Is it enough to register a business name at the Registraire des entreprises du Québec (the Enterprise Register) in order to protect its trademark?
The concept of a trademark is often misinterpreted by businesspeople. This legal protection granted by the Trademarks Act (the “Act”) can be beneficial both legally and reputationally, whether it is to protect the name of the entity, the goods and/or the services it offers or its image. This article will explain why it is not sufficient to register a business name with the Registraire des entreprises du Québec (the “Register”) in order to protect its trademark, as well as the advantages of holding a registration certificate issued by the Canadian Intellectual Property Office (“CIPO”).
Corporation name in the Register
The process of starting a business first involves finding a name that is unique and not already in use. The Register, or Industry Canada in the context of a federally chartered corporation, will refuse any request for the constitution and registration of a corporation, for which the name chosen is already used and/or reserved by another entity. However, corporations can have other names (or borrowed names), i.e. a name, other than their legal name, used for the conduct of business in Québec. The borrowed names must be disclosed to the Register, but they are not subject to its formal verification.
A CIPO registered trademark
A trademark is a sign or a combination of signs that is used or proposed to be used by a person y to distinguish their goods and services from other goods and services available in the market. The trademark can take many forms, such as words, designs, tastes, textures, moving images, etc. It is also possible to register the legal name of a company, only if the legal name is used to identify the source of the good or service, subject to compliance with other provisions of the Act.
Registration of the trademark with CIPO is not mandatory, since using the trademark for a certain period of time may confer rights on the user under Québec civil law. However, in the event of a dispute, proof of use of a trademark, without it being registered, can be difficult, costly and insufficient to protect its use.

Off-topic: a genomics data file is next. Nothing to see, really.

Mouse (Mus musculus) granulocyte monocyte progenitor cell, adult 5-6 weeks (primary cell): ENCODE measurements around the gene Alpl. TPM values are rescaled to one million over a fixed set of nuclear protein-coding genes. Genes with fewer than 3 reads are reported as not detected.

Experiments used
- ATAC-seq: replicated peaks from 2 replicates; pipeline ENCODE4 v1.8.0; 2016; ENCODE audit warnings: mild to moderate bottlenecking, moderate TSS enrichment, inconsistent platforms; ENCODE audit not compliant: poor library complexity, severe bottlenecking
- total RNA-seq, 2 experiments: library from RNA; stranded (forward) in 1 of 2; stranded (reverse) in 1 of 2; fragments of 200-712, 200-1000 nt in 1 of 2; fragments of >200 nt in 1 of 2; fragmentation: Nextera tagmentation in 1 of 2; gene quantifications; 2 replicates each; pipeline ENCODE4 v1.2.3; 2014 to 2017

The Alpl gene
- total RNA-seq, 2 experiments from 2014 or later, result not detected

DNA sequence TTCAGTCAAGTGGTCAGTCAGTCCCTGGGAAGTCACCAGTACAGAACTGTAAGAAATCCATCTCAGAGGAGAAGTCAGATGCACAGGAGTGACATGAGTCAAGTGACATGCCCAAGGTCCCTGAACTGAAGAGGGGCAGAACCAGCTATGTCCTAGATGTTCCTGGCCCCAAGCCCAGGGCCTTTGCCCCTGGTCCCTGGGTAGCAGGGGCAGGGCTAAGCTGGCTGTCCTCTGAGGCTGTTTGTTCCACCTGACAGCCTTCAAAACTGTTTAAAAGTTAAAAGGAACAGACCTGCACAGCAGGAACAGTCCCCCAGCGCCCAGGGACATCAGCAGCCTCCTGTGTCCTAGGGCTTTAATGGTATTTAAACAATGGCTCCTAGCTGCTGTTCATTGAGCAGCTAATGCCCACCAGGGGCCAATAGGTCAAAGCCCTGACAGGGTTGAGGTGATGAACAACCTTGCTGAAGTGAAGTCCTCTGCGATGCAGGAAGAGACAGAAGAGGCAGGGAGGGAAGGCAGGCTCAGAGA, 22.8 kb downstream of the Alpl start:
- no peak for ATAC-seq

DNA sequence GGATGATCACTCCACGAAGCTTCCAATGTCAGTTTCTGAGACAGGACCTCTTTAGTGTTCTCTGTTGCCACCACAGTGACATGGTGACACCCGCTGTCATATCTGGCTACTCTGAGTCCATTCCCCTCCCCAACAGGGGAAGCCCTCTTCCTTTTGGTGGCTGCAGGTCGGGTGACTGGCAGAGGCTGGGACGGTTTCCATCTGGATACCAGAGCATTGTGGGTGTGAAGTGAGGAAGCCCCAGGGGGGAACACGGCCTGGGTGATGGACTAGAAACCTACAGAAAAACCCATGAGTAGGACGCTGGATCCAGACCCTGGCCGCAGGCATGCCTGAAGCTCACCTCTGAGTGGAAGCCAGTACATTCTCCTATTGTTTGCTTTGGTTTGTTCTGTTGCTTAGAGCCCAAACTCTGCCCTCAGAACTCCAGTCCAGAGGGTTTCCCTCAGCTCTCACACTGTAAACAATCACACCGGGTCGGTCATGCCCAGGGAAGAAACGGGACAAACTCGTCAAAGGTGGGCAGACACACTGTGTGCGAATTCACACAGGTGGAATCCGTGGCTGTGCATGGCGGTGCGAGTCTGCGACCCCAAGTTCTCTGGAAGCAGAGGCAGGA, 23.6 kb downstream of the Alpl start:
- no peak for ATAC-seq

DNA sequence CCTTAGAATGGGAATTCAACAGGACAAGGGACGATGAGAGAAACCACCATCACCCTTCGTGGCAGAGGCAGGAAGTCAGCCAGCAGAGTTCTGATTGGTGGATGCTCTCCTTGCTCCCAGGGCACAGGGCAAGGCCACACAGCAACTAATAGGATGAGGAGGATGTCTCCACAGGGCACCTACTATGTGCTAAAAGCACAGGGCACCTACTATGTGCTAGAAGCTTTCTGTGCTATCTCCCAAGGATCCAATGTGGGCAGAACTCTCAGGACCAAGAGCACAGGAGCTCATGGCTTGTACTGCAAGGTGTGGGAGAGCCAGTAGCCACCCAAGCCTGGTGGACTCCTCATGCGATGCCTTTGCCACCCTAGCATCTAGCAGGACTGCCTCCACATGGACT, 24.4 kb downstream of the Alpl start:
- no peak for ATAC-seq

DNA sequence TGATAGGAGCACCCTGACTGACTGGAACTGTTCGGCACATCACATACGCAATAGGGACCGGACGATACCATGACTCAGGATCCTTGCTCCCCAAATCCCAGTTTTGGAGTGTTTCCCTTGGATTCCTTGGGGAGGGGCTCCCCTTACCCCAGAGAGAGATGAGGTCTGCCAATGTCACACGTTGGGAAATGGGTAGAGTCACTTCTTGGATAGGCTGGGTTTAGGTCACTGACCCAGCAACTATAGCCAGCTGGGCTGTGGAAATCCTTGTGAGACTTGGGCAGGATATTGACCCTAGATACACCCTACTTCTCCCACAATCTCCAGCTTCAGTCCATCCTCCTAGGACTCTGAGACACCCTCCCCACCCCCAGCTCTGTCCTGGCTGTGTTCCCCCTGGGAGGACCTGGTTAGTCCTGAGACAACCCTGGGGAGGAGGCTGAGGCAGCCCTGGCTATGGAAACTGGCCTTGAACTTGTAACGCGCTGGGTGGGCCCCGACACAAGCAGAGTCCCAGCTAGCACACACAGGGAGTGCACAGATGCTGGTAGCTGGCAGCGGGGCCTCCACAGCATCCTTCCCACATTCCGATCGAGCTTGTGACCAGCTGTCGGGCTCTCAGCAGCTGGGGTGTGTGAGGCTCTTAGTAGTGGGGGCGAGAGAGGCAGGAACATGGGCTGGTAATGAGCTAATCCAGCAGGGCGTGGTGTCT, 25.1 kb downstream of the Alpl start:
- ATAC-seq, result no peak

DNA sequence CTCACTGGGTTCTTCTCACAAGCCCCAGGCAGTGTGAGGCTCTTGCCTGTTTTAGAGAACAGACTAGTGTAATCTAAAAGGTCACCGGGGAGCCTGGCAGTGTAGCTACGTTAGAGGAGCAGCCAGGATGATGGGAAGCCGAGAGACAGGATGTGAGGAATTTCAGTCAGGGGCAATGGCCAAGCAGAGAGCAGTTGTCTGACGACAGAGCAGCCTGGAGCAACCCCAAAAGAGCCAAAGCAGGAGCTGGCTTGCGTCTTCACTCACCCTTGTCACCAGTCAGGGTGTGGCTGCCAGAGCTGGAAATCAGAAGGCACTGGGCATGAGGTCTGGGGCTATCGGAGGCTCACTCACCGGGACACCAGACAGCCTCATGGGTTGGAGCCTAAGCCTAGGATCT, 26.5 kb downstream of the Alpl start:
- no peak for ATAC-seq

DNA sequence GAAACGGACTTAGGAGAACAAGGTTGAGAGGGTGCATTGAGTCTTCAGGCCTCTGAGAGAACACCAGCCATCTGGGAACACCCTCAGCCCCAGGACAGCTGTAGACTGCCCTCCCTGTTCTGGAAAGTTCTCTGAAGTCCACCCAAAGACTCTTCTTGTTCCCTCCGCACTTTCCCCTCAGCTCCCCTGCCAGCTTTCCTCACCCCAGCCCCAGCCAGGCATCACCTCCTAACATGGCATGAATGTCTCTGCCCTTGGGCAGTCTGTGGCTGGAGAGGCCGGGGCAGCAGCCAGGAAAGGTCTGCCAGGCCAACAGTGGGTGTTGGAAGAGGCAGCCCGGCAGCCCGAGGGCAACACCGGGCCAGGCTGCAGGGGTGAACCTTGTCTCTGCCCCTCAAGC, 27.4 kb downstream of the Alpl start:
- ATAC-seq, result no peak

The registration of a trademark results in a registration certificate, which constitutes an exclusive right to use the trademark anywhere in Canada, for a period of 10 years, renewable. The Canadian Trademark Database, which is accessible to the public, lists all the trademarks currently in force in Canada. It is also possible to register a trademark 6 months prior to the start of the corporation’s activities, and thus reserve its exclusive use. The greatest benefits of registering a trademark with the CIPO are obtaining the right to exclusive use of the trademark and facilitating proof of this in the event of litigation. Registering the name of the corporation with the Registrar does not provide these legal protections.
The other protections offered by trademark registration are of reputational nature. In fact, since the Canadian Trademark Database is accessible to the public at all times, there is a presumption of public knowledge. This is a serious deterrent to anyone who wants to use the registered trademark. Finally, the Canadian Trademark Database allows a businessman to better prepare the development of his/her business plan, since a search in the Canadian Trademark Database will reveal many of its competitors and thus better understand their position in the chosen industry.
In conclusion, registering a business name with the Register does not provide the legal and reputational protections that registering the trademark with the CIPO provides. Trademark registration is a way to protect a corporation’s image and the goods and services it offers, and it is a valuable piece of intellectual property for any ambitious business.